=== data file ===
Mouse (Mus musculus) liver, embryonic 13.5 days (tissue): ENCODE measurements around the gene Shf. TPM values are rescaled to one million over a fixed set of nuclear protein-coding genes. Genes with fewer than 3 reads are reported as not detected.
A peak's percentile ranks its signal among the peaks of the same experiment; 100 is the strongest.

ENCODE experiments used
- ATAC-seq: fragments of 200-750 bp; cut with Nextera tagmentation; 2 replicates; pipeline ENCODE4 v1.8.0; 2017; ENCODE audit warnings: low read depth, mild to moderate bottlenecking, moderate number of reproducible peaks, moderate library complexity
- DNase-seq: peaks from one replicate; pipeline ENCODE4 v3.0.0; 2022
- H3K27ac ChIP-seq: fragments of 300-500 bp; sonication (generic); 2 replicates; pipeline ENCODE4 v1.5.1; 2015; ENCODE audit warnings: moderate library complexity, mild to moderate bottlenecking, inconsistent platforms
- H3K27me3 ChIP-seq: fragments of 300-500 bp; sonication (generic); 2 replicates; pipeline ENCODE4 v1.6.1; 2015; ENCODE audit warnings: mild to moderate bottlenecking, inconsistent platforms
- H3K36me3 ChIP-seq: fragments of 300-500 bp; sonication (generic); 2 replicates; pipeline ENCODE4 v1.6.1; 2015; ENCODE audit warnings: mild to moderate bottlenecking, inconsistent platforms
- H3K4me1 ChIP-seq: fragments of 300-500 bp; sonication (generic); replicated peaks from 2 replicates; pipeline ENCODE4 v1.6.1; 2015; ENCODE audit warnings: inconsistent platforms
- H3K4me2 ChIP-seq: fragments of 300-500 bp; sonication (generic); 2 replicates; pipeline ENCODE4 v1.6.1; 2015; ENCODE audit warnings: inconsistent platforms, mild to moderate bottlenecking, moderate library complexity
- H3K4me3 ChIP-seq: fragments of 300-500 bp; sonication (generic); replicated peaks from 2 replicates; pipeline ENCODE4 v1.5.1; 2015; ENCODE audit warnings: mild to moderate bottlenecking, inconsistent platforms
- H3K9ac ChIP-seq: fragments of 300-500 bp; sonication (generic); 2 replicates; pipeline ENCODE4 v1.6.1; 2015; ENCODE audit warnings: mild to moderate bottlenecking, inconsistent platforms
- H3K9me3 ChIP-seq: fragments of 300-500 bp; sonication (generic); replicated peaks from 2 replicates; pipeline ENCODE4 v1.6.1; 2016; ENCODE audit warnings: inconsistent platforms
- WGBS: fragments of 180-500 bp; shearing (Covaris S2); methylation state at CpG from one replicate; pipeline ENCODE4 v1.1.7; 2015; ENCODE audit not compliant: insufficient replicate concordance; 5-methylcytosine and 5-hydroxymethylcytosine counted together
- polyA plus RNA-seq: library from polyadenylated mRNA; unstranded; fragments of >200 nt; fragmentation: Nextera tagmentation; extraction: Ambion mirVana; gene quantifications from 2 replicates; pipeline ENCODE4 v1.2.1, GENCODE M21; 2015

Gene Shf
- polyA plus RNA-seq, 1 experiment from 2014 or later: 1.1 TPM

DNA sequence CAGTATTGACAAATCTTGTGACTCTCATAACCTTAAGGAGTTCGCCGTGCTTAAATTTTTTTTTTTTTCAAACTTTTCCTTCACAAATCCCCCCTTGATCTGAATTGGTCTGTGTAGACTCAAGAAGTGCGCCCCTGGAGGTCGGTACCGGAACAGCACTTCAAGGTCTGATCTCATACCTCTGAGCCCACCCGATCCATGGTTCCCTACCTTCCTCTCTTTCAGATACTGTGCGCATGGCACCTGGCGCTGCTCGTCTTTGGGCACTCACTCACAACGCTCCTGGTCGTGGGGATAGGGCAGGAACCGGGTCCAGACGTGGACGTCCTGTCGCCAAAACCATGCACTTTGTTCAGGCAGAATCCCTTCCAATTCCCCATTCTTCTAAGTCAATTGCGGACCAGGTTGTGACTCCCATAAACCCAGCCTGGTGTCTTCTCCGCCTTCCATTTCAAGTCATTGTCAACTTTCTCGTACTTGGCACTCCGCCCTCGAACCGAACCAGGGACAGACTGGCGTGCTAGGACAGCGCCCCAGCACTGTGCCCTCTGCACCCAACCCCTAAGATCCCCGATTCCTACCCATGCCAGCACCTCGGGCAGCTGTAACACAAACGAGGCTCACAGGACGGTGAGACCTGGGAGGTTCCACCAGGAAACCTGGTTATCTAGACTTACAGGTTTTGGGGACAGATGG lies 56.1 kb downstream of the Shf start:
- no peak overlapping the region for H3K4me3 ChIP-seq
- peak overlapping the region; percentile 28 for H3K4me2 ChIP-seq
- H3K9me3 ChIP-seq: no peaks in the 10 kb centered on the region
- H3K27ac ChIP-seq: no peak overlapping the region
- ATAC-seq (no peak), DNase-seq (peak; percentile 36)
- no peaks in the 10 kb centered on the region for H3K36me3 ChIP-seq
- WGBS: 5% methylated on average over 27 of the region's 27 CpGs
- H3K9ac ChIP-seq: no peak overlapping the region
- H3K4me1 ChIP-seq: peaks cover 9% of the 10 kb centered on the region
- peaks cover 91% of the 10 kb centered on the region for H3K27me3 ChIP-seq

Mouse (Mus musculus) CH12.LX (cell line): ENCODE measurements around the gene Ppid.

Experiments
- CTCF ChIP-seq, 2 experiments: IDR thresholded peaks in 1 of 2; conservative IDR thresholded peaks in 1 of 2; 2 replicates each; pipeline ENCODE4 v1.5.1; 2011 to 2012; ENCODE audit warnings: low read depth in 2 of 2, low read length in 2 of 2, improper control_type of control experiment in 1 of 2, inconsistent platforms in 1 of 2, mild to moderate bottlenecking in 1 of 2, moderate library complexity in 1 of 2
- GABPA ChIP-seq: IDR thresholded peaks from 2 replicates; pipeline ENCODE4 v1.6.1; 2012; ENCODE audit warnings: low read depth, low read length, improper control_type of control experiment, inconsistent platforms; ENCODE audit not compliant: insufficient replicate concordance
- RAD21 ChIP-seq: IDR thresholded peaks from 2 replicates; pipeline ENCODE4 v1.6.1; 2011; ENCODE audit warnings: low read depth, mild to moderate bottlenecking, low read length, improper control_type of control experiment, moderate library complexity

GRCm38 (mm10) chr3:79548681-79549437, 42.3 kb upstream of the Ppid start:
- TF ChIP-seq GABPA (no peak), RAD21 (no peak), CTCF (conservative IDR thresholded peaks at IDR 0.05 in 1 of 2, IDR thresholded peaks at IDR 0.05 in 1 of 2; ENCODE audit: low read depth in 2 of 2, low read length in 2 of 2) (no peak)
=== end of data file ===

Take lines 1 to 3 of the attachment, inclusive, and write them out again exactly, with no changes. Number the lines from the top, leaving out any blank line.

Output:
Mouse (Mus musculus) liver, embryonic 13.5 days (tissue): ENCODE measurements around the gene Shf. TPM values are rescaled to one million over a fixed set of nuclear protein-coding genes. Genes with fewer than 3 reads are reported as not detected.
A peak's percentile ranks its signal among the peaks of the same experiment; 100 is the strongest.

ENCODE experiments used